In most spaces, you’ll have overhead lighting, which causes shadows underneath the eyes and anywhere that might affect the light, therefore you’ll need to counteract these to minimise the shadows on your pets face.  


A quick fix for this is getting a ring light! You can point this directly at the pet, but if you find that the overhead shadows are just too much, lower the light slightly and have this pointing slightly upwards. This should light your pet sufficiently to make sure you’re showing off those adorable faces. 


pug with ringlight

Taking the photo


When it comes to taking photos, it’s all about the angle and for this you’ll need to work your knees to get the perfect shot. When it comes to pet photos, taking it from your height, looking down means you won’t be able to see the full shot of the pet and any grooming work you will have done won’t be reflected. 



The best angle to take pets from is eye level. So if you bend your knees down to eye level, you’ll get a clearer shot. If you’re in a grooming salon and using your grooming table and if it’s electric or hydraulic, you can raise the dog up to your height to give your knees a break. 


Also, if your phone has portrait mode, taking pet shots in portrait mode creates a focus solely on the pet, giving you a clearer shot and if you struggle with a shaky hand, purchasing a phone holder helps too, which can be clamped to a chair or table, meaning all you have to do is click a button to get the perfect shot. Always make sure that you are taking these photos with your back camera, as these cameras usually are of a higher spec, meaning that the quality will be better.


When you’re working with the pet, you have to gauge their personality to get the best shot. Some pets are hyper when you call their name or use a toy, so with them, I usually bide my time and wait for the right shot! With more relaxed dogs, you can use these methods (and maybe a treat) to get them to look in your direction.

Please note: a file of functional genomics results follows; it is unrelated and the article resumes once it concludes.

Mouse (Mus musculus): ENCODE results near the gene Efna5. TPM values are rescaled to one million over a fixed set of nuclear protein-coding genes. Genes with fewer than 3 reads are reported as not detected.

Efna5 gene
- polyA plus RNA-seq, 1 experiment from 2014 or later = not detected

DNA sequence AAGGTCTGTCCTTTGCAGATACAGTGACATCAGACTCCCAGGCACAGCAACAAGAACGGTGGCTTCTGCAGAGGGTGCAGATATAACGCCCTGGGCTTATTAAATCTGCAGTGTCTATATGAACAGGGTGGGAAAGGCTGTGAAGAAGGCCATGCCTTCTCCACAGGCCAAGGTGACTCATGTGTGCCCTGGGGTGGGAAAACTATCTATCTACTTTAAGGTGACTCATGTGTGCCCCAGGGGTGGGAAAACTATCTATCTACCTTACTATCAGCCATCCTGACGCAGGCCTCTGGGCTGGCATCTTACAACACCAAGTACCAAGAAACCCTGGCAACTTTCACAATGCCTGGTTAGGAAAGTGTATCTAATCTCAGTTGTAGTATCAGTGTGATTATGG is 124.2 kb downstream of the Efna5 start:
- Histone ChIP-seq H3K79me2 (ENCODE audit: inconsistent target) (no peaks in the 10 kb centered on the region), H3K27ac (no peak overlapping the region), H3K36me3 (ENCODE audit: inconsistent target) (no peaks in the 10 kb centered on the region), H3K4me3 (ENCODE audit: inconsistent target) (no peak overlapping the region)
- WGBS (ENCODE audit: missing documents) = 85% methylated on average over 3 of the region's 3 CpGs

Now it’s time for the edit! I’ll be showing you how to do this on your phone's photo editing settings.


When it comes to editing your photo, less is more! When editing a pet photo, I’d recommend editing the brightness and then the tones of the photo. You shouldn’t need to brighten or darken your photo too much if your lighting is good, however giving it a quick brighten up may make all the difference. 

Sometimes when we brighten photos, the shadows can become grey, for this I’d go into your contrast and up this slightly just to get that definition back. 


Finally, tones! In every room, there is a tone, if you have green walls, your photos will always have a green shade, similarly, if your lighting is warm, your photos may come out with a slightly more yellow hue than you’d like. 


In this case, we look at the colour wheel. The colour wheel tells you about complementary and contrasting colours. All you need to know is whatever tones you want to remove from your photo, add in the colour that is opposite to this on the colour chart.  So if your photo is looking slightly orange, add some blue and if your photo is looking too green, add some pink.


colour wheel



In your phone, you’ll find the warmth/temperature setting, this is where you can fix oranges/blues. In the tint section, this is where you fix greens/pinks. 


This is also where you can play around with your settings to get a style that you like. I’ve given you the basics but if you want to look into this further, the best way to do this is by testing and seeing what you like. If you find a setting that suits you, write this down for future use!

And after all of this, let’s see the final result once again! Doesn’t Frank look like an angel?